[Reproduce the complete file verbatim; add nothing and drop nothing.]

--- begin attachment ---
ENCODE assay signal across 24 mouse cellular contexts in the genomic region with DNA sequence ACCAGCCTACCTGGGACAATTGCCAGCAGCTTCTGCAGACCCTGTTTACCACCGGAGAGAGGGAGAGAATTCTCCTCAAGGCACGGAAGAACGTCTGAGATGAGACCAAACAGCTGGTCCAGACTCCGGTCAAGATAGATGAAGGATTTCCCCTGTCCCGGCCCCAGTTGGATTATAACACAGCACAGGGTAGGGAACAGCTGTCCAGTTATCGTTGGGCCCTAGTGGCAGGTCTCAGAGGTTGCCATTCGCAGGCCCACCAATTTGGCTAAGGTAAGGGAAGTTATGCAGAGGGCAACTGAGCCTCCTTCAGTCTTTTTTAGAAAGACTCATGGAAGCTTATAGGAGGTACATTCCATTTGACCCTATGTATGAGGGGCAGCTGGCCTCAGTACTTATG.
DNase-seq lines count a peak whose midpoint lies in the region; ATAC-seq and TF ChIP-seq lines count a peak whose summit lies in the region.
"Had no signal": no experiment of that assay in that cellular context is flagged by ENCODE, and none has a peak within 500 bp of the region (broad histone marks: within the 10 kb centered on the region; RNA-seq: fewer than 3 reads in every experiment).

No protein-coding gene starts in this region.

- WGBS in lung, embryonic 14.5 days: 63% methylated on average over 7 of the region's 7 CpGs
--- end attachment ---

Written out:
ENCODE assay signal across 24 mouse cellular contexts in the genomic region with DNA sequence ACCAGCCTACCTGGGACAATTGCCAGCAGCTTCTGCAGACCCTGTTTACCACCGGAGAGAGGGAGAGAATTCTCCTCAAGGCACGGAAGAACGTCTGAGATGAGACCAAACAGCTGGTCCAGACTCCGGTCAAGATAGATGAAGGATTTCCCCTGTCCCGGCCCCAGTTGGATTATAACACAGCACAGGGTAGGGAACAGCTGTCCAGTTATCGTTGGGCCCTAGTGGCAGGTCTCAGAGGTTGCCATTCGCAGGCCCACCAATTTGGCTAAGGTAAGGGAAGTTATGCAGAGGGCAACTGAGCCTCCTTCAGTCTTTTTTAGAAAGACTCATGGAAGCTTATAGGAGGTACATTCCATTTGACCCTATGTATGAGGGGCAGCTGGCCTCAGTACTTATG.
DNase-seq lines count a peak whose midpoint lies in the region; ATAC-seq and TF ChIP-seq lines count a peak whose summit lies in the region.
"Had no signal": no experiment of that assay in that cellular context is flagged by ENCODE, and none has a peak within 500 bp of the region (broad histone marks: within the 10 kb centered on the region; RNA-seq: fewer than 3 reads in every experiment).

No protein-coding gene starts in this region.

- WGBS in lung, embryonic 14.5 days: 63% methylated on average over 7 of the region's 7 CpGs